"There is a few things we have learnt that we will take forward about recording and listening."
He has enjoyed being able to take such a rare break but feels ready to get back into it again.
It is the preparation for a concert he loves, and he finds the actual concert to be like the cherry on top of the icing of a very complicated cake.
"The work is the fun bit. I genuinely love what I do, and regardless this is what I’d spend my days doing. I’m just very fortunate I’m in a position where I can get up in the morning and live with amazing music."
Auckland has a strong piano department with keen and interested students despite the instrument not being in everyone’s homes as it was 100 years ago, he says.
"Now you don’t need it to play music as you have other ways of doing that. It’s sad it doesn’t have such a big presence in the home anymore."
He hopes it does not mean children are not as exposed to music because learning an instrument has many benefits for a child.
"All kids should have the opportunity to learn. It shouldn’t be exclusive. Music should be available to everybody.
"You want everyone to have music in their life."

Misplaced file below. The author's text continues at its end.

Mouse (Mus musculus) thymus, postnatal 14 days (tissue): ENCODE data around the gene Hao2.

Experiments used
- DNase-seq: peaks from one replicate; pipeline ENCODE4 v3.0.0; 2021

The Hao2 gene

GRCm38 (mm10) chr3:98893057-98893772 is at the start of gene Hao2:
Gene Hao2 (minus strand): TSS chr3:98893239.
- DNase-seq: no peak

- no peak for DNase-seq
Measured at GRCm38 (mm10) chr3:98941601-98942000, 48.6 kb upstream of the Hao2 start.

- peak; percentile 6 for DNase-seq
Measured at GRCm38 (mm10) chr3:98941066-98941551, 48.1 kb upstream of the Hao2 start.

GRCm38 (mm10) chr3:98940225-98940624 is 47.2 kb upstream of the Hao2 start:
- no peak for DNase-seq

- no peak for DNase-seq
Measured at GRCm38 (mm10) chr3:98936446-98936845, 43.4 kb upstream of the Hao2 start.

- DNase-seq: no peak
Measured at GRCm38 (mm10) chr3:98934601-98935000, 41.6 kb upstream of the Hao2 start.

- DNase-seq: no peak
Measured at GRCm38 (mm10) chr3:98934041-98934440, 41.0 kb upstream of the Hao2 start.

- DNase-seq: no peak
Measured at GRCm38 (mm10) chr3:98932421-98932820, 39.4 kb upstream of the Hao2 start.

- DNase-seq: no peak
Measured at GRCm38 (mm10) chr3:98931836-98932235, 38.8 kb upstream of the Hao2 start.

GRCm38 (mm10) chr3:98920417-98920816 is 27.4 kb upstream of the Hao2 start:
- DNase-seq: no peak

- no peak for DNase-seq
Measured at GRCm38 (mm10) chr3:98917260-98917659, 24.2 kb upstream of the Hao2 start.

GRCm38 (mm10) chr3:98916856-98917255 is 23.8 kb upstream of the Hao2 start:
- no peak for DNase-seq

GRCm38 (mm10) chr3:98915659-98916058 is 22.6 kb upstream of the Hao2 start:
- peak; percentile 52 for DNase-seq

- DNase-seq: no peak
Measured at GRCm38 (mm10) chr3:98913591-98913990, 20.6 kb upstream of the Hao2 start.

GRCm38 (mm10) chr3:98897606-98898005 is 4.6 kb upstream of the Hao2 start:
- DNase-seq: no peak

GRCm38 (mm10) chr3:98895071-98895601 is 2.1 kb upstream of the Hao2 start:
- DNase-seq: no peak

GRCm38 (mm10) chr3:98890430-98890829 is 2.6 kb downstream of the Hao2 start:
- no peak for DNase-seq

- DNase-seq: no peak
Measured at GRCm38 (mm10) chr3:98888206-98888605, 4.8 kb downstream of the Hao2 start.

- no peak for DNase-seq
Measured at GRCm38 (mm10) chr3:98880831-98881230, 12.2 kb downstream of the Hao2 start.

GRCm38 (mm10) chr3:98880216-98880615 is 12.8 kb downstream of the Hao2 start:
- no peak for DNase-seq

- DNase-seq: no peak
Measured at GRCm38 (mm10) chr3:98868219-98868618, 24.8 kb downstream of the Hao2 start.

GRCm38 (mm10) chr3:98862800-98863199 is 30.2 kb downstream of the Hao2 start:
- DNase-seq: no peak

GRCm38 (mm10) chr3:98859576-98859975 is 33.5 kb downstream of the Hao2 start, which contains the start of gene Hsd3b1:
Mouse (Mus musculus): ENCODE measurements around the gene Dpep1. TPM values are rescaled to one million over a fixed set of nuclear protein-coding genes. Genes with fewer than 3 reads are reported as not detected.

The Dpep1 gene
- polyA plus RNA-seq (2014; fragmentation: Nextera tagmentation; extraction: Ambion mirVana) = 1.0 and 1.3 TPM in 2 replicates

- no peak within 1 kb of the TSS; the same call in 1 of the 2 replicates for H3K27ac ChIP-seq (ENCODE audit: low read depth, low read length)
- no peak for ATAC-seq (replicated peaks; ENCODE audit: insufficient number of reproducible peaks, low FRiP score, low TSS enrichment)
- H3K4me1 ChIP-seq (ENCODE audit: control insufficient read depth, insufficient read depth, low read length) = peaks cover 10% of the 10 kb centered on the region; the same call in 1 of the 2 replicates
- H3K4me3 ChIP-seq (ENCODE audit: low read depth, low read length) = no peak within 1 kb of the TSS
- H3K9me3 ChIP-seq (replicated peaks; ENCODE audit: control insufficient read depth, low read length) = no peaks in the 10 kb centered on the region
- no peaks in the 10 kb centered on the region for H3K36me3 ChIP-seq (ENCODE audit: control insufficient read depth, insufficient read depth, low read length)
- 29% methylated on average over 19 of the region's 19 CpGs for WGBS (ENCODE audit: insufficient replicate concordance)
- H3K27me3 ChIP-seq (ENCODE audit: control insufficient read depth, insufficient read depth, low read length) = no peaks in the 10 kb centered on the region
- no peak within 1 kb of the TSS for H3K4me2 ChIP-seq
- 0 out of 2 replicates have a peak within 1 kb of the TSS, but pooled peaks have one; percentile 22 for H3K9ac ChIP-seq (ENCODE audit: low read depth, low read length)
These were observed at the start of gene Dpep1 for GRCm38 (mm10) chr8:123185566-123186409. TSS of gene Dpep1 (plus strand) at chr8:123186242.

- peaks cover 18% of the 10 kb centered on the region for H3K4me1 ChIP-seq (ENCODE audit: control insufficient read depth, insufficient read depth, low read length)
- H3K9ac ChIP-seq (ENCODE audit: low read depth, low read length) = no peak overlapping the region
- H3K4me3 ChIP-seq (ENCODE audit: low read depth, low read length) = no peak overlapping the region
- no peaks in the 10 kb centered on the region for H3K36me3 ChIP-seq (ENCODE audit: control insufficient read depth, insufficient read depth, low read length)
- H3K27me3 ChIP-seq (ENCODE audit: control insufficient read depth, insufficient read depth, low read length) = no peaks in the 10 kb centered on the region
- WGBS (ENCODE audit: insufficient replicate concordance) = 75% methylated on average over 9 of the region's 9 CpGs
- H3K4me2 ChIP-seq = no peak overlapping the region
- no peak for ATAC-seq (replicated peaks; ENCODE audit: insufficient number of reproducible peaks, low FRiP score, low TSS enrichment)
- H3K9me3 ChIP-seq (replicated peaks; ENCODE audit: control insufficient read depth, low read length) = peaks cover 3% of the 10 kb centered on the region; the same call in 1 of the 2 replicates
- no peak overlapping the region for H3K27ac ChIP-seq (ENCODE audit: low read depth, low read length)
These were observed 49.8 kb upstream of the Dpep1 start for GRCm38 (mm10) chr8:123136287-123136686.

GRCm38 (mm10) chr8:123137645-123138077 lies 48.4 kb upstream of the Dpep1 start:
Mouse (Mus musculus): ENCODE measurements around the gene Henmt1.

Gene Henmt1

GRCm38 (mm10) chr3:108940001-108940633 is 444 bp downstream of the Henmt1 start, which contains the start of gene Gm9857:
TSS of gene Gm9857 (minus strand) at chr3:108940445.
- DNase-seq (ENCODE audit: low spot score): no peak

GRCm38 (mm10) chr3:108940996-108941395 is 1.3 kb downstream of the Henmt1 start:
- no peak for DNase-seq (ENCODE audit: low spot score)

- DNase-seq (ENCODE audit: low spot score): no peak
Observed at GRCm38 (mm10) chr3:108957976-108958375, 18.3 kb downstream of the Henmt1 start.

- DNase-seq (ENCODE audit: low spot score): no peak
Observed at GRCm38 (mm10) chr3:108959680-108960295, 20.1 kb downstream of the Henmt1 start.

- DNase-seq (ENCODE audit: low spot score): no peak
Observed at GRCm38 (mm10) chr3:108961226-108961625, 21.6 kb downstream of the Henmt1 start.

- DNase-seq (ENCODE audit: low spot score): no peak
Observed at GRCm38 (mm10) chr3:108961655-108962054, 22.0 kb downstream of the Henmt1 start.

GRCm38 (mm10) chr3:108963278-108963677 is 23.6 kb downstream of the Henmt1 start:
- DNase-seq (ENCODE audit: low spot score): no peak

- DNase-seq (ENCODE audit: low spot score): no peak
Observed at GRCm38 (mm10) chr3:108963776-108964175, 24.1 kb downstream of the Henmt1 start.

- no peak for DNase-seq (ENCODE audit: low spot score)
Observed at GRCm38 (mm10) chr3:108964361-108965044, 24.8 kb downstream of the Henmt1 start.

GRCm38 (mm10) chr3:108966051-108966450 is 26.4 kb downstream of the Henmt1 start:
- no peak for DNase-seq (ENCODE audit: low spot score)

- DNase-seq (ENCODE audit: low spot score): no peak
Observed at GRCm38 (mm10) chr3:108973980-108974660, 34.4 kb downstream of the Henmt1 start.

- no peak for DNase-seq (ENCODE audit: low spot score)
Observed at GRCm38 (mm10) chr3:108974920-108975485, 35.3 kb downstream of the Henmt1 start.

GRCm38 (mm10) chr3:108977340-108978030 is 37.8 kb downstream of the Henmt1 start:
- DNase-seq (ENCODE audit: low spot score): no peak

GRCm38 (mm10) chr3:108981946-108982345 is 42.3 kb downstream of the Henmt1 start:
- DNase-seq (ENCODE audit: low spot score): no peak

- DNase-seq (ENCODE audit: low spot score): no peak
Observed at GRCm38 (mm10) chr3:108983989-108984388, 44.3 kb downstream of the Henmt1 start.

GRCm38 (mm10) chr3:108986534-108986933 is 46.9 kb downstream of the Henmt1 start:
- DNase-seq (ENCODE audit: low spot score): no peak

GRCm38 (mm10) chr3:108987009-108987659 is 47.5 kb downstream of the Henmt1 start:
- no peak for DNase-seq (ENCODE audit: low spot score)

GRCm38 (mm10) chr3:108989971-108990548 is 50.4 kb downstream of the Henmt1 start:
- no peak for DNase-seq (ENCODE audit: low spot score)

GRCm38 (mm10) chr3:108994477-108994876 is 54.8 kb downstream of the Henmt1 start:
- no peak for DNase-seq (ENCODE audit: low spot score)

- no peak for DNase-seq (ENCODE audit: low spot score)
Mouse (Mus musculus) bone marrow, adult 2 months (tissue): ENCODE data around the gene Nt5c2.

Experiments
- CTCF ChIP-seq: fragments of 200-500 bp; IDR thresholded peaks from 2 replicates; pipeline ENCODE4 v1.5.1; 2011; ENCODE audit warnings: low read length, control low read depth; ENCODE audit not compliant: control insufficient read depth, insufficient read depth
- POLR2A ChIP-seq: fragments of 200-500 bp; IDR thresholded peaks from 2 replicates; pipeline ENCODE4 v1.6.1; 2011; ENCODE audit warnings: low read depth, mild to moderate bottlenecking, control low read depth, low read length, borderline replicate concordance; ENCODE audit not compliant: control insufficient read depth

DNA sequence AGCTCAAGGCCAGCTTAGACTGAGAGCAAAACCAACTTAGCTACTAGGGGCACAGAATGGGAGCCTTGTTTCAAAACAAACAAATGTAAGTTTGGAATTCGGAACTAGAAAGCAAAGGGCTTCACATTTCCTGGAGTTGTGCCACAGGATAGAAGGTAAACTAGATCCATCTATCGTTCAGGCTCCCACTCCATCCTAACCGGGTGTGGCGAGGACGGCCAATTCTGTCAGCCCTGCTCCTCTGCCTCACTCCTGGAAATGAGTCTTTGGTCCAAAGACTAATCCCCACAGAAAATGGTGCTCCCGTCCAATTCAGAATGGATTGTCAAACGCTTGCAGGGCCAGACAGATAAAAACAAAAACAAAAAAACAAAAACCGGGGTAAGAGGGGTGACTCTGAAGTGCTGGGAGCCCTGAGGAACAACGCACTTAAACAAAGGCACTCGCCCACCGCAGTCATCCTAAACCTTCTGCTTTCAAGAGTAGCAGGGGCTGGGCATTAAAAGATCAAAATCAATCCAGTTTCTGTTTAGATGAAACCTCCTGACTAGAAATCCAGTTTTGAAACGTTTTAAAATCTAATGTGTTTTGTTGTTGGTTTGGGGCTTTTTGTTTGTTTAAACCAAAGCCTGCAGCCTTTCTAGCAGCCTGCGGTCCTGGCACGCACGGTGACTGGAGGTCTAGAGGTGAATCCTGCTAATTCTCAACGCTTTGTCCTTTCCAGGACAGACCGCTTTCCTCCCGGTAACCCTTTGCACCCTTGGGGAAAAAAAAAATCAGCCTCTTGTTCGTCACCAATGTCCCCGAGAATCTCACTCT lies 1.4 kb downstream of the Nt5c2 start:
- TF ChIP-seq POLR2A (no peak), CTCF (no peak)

He hopes his latest concerts will do that for people who have been without live music for the past few months.
The concert may be the first live music some people have heard since lockdown and he and Hall want to make the concert comforting and reassuring for the audience, he says.
The concert tour had been planned before lockdown and was to have featured a Korean-based violinist, so Hall was called in and the reworked the programme, De Pledge says.
"There was a lot of uncertainty."
As they will be playing the same pieces night after night they wanted pieces they love to play and audiences love to listen to.
"It’s like a toolbox of amazing things and you have to choose what to play with and there are so many works for piano and violin."
In the end they chose the Gao Ping piece, Mozart’s Violin Sonata No 19 in E flat major (K 302), Beethoven’s Violin Sonata No 5 in F major, Op 24 — Spring, Gershwin’s Three Preludes and, to finish, Saint-Saens’ Violin Sonata No 1 in D minor, Op 75.
"It’s incredibly romantic and dramatic. It’s very difficult for the violin and piano. Its Mount Everest, a rollercoaster for the audience and piano, so they go out on a buzz. It’s got everything — the comfort but also chaos and drama."
As for what happens after the tour, De Pledge’s calendar is very much up in the air. Usually, he has bookings up to two years out but Covid-19 has meant many performances have been cancelled or have uncertainty hanging over them.
"All bets are off. I’m living for the moment. We’re incredibly lucky we’re the only place in the world having concerts with people sitting next to each other. It’s extraordinary position to be in. We all feel very lucky."